Cholesterol Home > High Triglycerides

Possible Complications With High Triglycerides

High triglycerides can increase your risk for developing certain medical conditions, including heart disease and heart attack. Over time, triglycerides can build up on your artery walls, as can cholesterol and other debris. This buildup is called plaque. Eventually, plaque can narrow the blood vessels, and sometimes this buildup may even block your blood vessels completely. Plaque buildup on your blood vessel walls is called atherosclerosis.
For people with very high triglycerides in the blood (over 1,000 mg/dL), this can also cause other conditions, including:
  • Xanthomas, which are fat deposits under the skin
  • Fatty liver
  • Pancreatitis, which is an inflammation of the pancreas.

Lowering High Triglycerides

When results of a lipid panel (or other tests that measure triglycerides) indicate high triglycerides, the healthcare provider will first make sure that the person fasted prior to the test, as levels increase following a meal. The healthcare provider may also recommend that the person be retested. If the second fasting test also comes back high, the doctor will consider several factors before recommending treatment for high triglycerides. Some of these factors include a person's:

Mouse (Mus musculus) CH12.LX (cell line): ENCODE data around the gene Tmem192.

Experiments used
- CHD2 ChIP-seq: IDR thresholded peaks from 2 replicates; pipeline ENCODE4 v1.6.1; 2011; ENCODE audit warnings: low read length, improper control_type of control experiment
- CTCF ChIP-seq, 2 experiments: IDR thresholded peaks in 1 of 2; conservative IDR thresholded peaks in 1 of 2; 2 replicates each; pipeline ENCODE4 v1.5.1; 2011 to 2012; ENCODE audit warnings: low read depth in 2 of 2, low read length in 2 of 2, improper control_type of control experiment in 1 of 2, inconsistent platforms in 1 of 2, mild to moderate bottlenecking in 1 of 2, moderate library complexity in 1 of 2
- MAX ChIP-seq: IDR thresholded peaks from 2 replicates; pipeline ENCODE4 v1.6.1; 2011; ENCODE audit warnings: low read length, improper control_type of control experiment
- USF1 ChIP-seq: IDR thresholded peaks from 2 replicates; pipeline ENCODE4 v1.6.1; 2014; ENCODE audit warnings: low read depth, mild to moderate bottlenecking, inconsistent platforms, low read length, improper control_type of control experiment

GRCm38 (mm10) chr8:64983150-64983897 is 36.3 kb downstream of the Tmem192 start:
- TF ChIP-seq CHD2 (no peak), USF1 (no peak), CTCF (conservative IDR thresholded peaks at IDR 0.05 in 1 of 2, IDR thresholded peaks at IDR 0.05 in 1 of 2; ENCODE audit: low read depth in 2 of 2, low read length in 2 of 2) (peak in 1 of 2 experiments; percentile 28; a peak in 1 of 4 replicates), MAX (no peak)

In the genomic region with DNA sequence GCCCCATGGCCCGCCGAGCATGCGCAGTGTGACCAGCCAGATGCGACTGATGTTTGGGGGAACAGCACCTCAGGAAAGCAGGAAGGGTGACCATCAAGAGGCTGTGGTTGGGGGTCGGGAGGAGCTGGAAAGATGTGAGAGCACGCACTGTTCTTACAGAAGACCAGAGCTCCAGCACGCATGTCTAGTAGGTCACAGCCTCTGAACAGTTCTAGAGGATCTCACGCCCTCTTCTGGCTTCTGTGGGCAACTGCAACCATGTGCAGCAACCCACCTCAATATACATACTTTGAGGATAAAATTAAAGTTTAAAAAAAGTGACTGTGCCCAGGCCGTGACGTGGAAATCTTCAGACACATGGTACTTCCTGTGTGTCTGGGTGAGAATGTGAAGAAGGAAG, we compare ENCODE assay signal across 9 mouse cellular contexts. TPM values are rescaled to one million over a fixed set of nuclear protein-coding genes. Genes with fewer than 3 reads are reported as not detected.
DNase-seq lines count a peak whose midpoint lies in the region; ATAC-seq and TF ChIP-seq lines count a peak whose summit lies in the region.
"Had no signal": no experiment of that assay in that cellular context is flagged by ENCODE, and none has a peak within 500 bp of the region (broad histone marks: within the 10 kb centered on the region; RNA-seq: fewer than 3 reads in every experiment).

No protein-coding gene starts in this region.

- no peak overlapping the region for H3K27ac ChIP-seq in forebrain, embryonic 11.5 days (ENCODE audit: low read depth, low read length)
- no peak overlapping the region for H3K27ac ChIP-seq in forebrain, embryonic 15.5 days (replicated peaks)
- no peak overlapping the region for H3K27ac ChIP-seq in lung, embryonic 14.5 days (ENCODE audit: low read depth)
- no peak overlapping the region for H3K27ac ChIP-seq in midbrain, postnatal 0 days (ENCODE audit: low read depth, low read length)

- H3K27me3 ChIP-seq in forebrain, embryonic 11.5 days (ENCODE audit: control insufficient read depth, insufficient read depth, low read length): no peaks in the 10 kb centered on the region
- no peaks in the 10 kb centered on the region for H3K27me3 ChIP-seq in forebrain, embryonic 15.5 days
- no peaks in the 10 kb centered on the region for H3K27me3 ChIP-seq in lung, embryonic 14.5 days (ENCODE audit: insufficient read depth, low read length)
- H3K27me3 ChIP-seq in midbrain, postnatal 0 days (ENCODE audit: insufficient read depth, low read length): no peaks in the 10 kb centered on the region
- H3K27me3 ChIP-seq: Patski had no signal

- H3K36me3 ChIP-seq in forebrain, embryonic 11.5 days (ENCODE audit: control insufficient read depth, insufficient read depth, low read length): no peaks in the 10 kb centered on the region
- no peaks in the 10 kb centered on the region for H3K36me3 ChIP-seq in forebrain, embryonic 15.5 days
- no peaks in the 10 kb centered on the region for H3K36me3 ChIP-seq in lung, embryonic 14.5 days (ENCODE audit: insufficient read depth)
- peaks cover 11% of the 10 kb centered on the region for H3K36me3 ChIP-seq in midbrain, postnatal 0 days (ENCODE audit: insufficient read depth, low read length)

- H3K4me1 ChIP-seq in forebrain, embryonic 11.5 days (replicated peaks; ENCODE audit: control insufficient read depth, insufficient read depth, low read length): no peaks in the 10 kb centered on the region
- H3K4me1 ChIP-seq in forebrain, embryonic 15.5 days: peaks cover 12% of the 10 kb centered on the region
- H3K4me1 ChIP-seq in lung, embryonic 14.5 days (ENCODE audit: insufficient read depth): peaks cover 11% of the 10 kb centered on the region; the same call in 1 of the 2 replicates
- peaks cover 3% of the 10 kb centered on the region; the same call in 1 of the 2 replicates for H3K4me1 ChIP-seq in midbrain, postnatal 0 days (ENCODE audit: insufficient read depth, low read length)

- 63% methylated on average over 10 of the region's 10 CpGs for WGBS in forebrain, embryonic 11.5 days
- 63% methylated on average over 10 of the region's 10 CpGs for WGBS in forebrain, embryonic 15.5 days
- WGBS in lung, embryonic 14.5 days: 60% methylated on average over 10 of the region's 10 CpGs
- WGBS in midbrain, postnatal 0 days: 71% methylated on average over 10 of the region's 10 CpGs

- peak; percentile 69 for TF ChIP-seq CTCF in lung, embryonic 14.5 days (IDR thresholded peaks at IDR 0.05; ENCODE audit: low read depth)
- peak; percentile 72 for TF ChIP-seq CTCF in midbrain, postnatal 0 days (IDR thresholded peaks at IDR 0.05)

• Triglyceride level
  • HDL level
  • Weight
  • Diet
  • Daily alcohol usage
  • Other medical conditions
  • Current medications.
The main goal of treatment is to lower triglycerides enough to reduce the risk of developing heart disease or having a heart attack. For people with high triglycerides and low HDL, treatment will be more aggressive, since these factors significantly increase a person's chance for heart disease.
Depending on a person's particular situation, options for lowering triglycerides can include:
  • Getting medical conditions under control
  • Replacing medications that are known to cause high triglycerides.
Lifestyle changes may also be recommended. These changes can include:
People with high triglycerides also tend to respond well to fish or fish oil in their diet. For most people, these steps will lower triglycerides to a normal level. If these steps are not effective, your healthcare provider may recommend medications.
Written by/reviewed by:
Last reviewed by: Arthur Schoenstadt, MD
Last updated/reviewed:
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